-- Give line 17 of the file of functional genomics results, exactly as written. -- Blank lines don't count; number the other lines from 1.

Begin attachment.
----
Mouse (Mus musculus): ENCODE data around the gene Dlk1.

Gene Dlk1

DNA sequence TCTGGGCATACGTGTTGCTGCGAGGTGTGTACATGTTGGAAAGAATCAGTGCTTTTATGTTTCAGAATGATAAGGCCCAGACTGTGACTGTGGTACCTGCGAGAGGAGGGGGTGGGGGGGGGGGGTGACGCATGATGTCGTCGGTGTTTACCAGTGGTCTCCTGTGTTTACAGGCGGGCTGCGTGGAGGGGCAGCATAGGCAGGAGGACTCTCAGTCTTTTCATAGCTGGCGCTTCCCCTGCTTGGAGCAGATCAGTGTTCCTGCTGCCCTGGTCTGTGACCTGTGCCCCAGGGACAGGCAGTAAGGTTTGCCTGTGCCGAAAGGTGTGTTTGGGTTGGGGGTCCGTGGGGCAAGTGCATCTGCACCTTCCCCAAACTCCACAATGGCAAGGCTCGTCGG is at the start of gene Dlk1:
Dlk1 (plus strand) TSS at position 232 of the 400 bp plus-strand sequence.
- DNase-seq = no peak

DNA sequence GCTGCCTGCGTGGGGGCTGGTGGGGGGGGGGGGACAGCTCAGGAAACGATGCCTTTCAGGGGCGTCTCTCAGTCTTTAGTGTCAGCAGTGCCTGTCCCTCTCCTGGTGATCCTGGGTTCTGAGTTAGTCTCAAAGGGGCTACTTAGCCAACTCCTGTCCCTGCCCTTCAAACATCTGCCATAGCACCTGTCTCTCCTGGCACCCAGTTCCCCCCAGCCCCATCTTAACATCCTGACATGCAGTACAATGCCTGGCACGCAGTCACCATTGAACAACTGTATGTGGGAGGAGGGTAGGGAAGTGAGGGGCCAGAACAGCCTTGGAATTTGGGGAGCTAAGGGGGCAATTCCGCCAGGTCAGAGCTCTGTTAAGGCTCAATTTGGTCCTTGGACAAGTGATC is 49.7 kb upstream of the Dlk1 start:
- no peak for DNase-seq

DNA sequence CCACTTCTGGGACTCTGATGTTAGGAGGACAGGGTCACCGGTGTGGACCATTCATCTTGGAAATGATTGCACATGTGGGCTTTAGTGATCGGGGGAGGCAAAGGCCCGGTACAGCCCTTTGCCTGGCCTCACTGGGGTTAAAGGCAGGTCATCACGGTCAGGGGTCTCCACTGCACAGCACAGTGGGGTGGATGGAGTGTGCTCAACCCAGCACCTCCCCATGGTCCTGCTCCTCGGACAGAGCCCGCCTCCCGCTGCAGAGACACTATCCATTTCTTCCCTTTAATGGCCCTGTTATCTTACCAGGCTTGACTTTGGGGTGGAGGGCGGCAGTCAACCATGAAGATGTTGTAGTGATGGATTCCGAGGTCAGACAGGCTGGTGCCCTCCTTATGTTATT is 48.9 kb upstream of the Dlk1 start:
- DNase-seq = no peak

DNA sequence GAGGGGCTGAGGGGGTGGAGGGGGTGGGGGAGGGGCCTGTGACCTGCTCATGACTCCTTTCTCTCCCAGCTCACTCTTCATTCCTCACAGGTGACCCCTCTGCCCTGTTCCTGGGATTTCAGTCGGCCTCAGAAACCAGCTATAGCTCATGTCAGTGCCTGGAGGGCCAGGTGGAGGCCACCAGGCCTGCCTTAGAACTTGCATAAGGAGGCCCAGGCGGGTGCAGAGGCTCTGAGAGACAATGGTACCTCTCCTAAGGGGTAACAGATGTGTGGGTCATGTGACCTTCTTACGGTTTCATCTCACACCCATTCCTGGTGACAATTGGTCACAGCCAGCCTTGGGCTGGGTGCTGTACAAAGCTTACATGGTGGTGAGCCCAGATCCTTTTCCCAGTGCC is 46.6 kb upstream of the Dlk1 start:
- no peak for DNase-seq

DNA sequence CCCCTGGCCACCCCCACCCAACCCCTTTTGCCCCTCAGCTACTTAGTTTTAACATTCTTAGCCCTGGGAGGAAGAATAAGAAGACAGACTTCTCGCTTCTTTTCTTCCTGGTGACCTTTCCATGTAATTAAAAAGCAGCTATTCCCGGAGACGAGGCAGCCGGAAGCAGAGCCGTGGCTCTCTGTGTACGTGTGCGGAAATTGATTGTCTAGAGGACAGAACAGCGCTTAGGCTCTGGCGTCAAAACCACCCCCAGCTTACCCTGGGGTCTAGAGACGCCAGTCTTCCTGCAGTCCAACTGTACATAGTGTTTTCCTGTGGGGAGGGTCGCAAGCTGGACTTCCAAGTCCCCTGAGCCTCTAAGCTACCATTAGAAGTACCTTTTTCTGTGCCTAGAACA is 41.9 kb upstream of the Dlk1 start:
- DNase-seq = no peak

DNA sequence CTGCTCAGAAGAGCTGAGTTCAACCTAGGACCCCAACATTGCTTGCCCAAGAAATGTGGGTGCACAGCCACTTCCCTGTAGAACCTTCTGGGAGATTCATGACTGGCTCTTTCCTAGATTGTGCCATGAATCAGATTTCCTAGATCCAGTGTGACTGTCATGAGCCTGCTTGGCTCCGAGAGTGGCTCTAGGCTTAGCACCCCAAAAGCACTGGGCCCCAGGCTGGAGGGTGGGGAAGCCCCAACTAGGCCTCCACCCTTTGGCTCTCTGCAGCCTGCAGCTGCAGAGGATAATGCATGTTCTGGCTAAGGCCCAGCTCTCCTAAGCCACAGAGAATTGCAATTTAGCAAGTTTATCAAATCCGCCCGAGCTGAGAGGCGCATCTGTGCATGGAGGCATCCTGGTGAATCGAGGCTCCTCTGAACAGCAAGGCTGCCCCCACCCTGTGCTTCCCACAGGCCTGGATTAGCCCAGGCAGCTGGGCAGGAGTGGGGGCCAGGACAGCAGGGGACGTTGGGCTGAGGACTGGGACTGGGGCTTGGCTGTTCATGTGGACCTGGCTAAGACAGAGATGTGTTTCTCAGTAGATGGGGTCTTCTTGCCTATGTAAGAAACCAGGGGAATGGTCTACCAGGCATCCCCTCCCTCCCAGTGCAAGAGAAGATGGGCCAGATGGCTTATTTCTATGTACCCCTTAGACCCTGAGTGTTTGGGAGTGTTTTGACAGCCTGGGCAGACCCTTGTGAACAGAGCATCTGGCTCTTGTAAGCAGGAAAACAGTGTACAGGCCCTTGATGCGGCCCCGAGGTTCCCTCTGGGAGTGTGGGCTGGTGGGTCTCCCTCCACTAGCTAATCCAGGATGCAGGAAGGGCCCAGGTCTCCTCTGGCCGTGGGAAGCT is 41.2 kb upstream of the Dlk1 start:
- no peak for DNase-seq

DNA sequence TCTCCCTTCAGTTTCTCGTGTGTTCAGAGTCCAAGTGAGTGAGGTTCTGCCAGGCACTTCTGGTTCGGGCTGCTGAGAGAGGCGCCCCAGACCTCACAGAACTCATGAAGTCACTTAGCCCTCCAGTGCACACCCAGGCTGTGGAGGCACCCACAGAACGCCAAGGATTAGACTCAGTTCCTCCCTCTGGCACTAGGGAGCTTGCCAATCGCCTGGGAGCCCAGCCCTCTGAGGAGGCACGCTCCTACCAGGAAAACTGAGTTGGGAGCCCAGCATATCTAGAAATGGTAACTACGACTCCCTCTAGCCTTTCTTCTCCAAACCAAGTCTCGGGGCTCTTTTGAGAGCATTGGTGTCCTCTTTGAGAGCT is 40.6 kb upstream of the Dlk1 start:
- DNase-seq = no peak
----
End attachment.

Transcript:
- DNase-seq = no peak